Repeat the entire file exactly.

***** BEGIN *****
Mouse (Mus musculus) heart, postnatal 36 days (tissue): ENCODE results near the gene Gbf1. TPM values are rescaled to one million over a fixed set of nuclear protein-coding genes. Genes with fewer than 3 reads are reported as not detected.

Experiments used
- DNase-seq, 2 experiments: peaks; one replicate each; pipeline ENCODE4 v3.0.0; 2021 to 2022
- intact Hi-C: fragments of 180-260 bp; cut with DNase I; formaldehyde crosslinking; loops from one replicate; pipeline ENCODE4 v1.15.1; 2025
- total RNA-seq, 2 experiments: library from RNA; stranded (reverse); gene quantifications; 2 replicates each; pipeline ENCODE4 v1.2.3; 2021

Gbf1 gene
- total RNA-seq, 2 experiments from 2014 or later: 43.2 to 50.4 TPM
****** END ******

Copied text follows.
Mouse (Mus musculus) heart, postnatal 36 days (tissue): ENCODE results near the gene Gbf1. TPM values are rescaled to one million over a fixed set of nuclear protein-coding genes. Genes with fewer than 3 reads are reported as not detected.

Experiments used
- DNase-seq, 2 experiments: peaks; one replicate each; pipeline ENCODE4 v3.0.0; 2021 to 2022
- intact Hi-C: fragments of 180-260 bp; cut with DNase I; formaldehyde crosslinking; loops from one replicate; pipeline ENCODE4 v1.15.1; 2025
- total RNA-seq, 2 experiments: library from RNA; stranded (reverse); gene quantifications; 2 replicates each; pipeline ENCODE4 v1.2.3; 2021

Gbf1 gene
- total RNA-seq, 2 experiments from 2014 or later: 43.2 to 50.4 TPM